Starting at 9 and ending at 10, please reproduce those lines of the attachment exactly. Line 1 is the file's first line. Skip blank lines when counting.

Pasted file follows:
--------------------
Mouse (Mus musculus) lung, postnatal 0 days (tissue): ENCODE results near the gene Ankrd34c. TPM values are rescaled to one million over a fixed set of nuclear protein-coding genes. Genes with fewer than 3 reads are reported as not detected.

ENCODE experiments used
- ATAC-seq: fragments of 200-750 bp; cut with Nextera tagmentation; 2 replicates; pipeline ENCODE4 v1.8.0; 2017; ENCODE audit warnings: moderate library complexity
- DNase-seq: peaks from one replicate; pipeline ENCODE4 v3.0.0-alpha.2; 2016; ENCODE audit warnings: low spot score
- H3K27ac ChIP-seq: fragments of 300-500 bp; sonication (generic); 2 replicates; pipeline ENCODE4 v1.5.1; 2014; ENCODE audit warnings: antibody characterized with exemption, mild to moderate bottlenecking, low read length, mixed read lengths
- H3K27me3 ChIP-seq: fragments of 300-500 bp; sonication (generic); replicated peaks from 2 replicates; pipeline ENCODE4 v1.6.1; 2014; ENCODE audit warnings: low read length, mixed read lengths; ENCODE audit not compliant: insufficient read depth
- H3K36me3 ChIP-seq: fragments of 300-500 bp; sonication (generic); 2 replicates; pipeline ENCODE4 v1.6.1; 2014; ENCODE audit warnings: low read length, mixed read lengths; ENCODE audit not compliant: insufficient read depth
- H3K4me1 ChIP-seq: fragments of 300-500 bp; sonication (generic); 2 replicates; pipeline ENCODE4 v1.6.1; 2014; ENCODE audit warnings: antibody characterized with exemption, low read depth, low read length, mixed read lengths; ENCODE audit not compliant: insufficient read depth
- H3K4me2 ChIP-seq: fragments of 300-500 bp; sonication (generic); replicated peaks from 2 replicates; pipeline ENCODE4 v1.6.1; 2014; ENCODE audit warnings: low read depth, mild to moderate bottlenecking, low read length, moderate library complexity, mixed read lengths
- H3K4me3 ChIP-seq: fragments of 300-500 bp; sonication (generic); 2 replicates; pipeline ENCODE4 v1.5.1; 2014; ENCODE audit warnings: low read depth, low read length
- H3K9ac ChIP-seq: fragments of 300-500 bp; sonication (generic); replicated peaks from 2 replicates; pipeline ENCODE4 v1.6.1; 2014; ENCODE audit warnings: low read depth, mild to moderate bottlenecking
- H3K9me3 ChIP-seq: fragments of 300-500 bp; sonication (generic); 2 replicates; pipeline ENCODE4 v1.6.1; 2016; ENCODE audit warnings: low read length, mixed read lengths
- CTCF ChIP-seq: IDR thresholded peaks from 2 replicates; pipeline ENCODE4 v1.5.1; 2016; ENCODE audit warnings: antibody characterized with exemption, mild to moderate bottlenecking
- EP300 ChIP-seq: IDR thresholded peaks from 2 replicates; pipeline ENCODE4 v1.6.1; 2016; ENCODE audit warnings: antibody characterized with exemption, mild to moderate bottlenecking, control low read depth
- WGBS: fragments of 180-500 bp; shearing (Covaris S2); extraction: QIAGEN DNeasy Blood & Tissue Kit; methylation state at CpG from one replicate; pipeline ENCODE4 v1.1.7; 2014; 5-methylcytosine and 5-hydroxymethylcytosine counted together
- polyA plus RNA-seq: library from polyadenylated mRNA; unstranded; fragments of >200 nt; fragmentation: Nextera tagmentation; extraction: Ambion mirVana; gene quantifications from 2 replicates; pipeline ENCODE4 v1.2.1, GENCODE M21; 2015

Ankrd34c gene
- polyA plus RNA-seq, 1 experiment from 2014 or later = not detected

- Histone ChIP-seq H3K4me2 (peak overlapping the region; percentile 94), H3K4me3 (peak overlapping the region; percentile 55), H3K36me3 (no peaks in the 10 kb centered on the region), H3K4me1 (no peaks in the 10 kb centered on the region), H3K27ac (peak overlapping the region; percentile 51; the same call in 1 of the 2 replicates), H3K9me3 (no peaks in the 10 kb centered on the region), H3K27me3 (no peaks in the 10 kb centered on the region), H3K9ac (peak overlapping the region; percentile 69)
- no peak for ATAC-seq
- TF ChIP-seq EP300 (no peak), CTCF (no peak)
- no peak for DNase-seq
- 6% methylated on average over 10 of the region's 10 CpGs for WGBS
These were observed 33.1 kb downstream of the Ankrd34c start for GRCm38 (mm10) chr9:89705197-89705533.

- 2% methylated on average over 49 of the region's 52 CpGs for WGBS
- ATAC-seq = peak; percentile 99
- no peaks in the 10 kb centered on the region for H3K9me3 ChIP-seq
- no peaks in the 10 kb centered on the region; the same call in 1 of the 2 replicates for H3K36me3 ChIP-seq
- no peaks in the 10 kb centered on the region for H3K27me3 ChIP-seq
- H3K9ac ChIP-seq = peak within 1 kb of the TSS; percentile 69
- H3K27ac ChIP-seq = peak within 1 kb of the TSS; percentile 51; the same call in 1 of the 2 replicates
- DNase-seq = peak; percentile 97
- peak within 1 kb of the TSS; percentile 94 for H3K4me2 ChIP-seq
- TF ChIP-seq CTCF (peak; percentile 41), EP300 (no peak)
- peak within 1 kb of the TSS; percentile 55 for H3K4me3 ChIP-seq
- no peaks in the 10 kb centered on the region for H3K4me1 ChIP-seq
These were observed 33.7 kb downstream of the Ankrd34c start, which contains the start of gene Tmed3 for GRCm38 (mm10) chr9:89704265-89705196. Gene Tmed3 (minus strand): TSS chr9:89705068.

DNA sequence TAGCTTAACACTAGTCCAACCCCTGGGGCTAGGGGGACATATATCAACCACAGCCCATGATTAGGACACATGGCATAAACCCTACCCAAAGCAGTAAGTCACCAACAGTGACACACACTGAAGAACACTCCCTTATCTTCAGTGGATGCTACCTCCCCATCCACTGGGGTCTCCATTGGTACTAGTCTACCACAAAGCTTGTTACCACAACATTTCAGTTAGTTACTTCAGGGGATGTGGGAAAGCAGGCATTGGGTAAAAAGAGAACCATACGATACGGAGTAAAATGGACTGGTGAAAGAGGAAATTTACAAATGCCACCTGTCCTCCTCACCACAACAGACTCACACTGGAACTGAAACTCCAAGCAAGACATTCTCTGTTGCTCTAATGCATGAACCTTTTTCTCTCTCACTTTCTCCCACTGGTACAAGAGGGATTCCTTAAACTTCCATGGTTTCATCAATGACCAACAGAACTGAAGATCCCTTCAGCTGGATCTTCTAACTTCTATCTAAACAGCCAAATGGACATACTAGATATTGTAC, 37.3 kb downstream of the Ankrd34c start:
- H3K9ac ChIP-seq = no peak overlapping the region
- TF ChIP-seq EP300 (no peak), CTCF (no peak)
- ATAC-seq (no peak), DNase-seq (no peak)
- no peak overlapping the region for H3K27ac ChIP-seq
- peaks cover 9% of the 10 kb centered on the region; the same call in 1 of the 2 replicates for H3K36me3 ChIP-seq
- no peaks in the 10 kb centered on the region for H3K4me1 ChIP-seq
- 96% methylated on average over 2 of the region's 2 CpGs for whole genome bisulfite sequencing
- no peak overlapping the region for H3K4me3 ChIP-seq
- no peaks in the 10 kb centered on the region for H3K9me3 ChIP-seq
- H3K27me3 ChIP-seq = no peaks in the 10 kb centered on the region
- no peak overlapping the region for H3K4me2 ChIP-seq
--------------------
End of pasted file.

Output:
- H3K4me2 ChIP-seq: fragments of 300-500 bp; sonication (generic); replicated peaks from 2 replicates; pipeline ENCODE4 v1.6.1; 2014; ENCODE audit warnings: low read depth, mild to moderate bottlenecking, low read length, moderate library complexity, mixed read lengths
- H3K4me3 ChIP-seq: fragments of 300-500 bp; sonication (generic); 2 replicates; pipeline ENCODE4 v1.5.1; 2014; ENCODE audit warnings: low read depth, low read length